The header photo at the top of this blog is of the “Knossos Game”, circa 1600 BCE. It is the only game board of it’s kind found to date and it was discovered in 1901 during excavations of the Knossos Palace on Crete. The original game used a wooden base inlaid with ivory, rock crystal and glass paste and decorated with lapis lazuli, gold and silver. 4 ivory game pieces were found next to the board.
It is thought the game belonged to a member of the Minoan royal family who lived in Knossos Palace.
We also loved the variety of handsome bull’s head drinking containers called rhytons.
We recommend that you include this unmissable museum on your agenda when visiting Heraklion and Crete.
There are dozens of churches worth visiting and we have listed 3 of our favorites.
Agios Minas Cathedral
Saint Minas Cathedral is a Greek Orthodox Cathedral in Heraklion and serves as the seat of the Archbishop of Crete. Although this cathedral is relatively young, built between 1862-1895, the Church of Crete is Apostolic. The very first Christians were organized around 64 CE by the Apostle Paul.
For more than a 1000 years, between the 8th and 19th century the church in Crete was a battleground for control between Roman Christianity and Eastern Christristianty in Constantinople.
Saint Minas is truly a beautiful cathedral. Most Greek churches we visited have vibrantly painted scenes on the ceilings and walls and this cathedral was a sensational example.
Initially built in 961 CE, this church has survived earthquakes, fire and war. It has been used as both a mosque as well as a church. After the 1856 earthquake, the church was rebuilt from the ground up.
The church is dedicated to St. Titus. Titus was first mentioned around 49 CE as a former disciple of St. Paul’s in Jerusalem. Titus accompanied Paul on his journeys in Asia and Europe. Paul began teaching in Crete but his trip was cut short so he entrusted Titus with setting up the first Cretan church. Titus became the first bishop on Crete and guardian of the island. The relic of St. Titus’ can be visited in a small chapel in this elegant church.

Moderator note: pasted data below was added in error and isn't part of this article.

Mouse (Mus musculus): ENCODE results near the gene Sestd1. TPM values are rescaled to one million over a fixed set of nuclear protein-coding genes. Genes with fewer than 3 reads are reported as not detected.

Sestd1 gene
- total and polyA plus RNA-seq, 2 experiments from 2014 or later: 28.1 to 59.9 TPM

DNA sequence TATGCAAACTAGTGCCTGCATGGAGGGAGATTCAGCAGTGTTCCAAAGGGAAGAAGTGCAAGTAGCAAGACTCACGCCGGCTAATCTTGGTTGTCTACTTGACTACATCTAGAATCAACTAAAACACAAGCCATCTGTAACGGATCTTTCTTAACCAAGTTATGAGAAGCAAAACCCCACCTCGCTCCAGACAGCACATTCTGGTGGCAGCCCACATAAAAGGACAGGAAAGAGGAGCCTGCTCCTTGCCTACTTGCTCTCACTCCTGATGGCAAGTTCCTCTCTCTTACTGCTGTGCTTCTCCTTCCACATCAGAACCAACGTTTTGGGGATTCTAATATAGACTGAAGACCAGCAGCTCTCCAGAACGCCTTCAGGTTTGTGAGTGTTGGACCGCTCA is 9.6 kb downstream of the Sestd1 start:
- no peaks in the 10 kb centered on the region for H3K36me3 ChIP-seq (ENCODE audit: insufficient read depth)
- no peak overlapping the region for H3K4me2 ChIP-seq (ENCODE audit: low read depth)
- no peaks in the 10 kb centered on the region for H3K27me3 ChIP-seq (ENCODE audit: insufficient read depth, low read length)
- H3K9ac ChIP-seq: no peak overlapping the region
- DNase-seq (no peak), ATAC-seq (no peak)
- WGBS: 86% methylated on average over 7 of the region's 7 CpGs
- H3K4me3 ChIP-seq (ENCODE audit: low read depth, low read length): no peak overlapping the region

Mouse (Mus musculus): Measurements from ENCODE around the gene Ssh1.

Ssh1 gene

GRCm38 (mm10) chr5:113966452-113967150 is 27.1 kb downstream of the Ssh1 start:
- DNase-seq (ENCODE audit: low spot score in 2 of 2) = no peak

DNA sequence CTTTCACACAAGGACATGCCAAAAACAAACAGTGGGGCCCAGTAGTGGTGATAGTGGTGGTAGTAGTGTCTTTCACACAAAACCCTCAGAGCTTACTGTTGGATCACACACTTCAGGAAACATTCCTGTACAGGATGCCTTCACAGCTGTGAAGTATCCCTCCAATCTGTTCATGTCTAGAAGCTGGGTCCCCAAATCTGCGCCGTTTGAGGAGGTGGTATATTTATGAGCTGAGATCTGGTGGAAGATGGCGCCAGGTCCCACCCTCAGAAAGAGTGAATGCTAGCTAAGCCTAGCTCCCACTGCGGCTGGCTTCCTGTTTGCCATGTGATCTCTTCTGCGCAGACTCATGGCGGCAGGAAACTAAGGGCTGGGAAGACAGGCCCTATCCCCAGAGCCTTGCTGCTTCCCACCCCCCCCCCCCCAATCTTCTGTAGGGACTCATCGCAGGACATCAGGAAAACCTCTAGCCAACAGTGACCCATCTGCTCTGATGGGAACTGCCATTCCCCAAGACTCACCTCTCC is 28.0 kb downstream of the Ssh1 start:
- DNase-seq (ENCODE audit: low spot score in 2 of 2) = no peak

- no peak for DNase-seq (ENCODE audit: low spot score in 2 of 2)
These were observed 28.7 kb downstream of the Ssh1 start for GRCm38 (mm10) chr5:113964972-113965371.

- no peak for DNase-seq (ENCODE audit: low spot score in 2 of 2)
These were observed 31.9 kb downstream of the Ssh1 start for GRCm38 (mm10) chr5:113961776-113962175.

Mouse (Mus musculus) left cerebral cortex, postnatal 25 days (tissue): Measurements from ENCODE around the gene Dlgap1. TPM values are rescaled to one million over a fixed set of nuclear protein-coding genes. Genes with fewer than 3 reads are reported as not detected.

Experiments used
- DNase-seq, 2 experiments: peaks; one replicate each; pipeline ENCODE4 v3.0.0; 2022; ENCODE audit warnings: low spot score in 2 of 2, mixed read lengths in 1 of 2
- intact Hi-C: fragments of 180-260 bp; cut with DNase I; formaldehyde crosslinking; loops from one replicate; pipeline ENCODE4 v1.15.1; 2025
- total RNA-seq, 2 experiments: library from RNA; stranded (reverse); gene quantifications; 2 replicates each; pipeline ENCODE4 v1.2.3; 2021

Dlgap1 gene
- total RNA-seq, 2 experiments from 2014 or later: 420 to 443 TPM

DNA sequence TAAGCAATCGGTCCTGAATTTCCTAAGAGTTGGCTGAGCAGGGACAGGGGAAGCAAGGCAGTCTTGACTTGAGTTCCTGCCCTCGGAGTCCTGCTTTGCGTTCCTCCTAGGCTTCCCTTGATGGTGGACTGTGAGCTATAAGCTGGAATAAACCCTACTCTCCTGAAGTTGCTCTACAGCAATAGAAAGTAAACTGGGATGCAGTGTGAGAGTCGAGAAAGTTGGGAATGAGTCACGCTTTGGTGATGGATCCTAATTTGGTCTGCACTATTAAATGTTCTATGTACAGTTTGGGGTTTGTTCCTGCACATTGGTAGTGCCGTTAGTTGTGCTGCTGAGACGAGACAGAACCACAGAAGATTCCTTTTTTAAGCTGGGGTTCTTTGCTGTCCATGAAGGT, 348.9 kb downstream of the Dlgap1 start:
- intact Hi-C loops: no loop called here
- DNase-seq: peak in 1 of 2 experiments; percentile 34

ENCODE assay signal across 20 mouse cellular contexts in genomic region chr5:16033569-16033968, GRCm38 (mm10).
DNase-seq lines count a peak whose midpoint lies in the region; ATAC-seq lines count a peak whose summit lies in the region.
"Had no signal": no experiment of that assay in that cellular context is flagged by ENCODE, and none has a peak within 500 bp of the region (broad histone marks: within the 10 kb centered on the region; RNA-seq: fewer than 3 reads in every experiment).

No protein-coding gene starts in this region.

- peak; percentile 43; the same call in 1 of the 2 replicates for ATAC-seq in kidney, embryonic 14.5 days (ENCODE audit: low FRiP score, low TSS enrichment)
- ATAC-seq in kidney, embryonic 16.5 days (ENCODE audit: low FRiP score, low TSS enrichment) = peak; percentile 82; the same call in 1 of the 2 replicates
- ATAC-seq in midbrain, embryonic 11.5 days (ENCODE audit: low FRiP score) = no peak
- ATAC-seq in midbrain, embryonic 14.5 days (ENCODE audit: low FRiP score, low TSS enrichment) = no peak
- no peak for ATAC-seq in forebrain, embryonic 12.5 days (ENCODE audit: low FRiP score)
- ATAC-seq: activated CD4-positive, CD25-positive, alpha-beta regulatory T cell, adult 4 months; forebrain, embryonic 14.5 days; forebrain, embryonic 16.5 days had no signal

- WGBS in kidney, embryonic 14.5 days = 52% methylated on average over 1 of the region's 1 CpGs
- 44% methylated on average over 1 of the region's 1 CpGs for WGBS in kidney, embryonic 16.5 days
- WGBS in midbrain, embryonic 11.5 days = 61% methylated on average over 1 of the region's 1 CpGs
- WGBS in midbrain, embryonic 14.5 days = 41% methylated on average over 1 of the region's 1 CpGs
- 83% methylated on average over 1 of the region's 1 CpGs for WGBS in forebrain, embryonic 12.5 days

An odd thing we noticed about churches in Crete was very often the church name was neither posted outside nor inside. The church was not far from our apartment and we searched everywhere for it’s name. It had no handouts and we could find nothing on the internet, but we believe it to be the Holy Trinity. It was small and truly beautiful inside. Look at the amazing chandelier.
Historical Museum of Crete
Founded in 1953 this neoclassical building houses yet another outstanding Cretan museum. The museum’s collections tell the story of 17 centuries of local history and culture. From Byzantine art and culture, the periods of Venetian and Ottoman rule, the revolutions endured to reunite with Greece, World War II, the Battle of Crete and the Resistance.
There are a couple of spaces dedicated to Crete’s prolific author and cultural icon, Nikos Kazantzakis with his personal effects, manuscripts and many first editions of his published books. Crete’s International Nikos Kazantzakis Airport bears his name.
A prized exhibit are the only two remaining works in Crete by El Greco: The Baptism of Christ (1567) and View of Mount Sinai (1570–2). (See photos in link below)
A second group of rooms exhibit a wonderful collection of religious icons. In 2014 the museum received sixty-five portable icons from the art collector Zacharias Portalakis. The art pieces range from the 15th – 20th century and are in very good condition. There is a triptych painted 1755-1779 by Cretan artist Zacharias Kastrofylakas that caught our eye as well as this lovely Russian icon entitled Birth of the Virgin.
The temporary exhibition rooms at the Historical Museum of Crete were hosting an exhibition by Alexis Akrithakis (1939-1994), entitled “On the Move”. His contemporary, innocent and happy paintings spoke to us and our current ‘on-the-move’ lifestyle.
Two former local residents that immediately come to mind are:
Writer, Nikos Kazantzakis (1883-1957) creator of the legendary Zorba the Greek and who was also nominated for the Nobel Prize in Literature nine times was born in Heraklion.
Artist, Doménikos Theotokópoulos (1541-1614) better known as El Greco was born in Heraklion.
“Out in the dark blue sea there lies an island called Crete, a rich and lovely island, washed by the waves on every side, densely peopled and boasting ninety cities.” (Homer Odyssey 19, 172-174) Written circa 800 BCE.
Yasou from these Cretans,
Ted and Julia
The Historical Museum of Crete had two additional exhibitions showing when we were there. You can view them with the following links: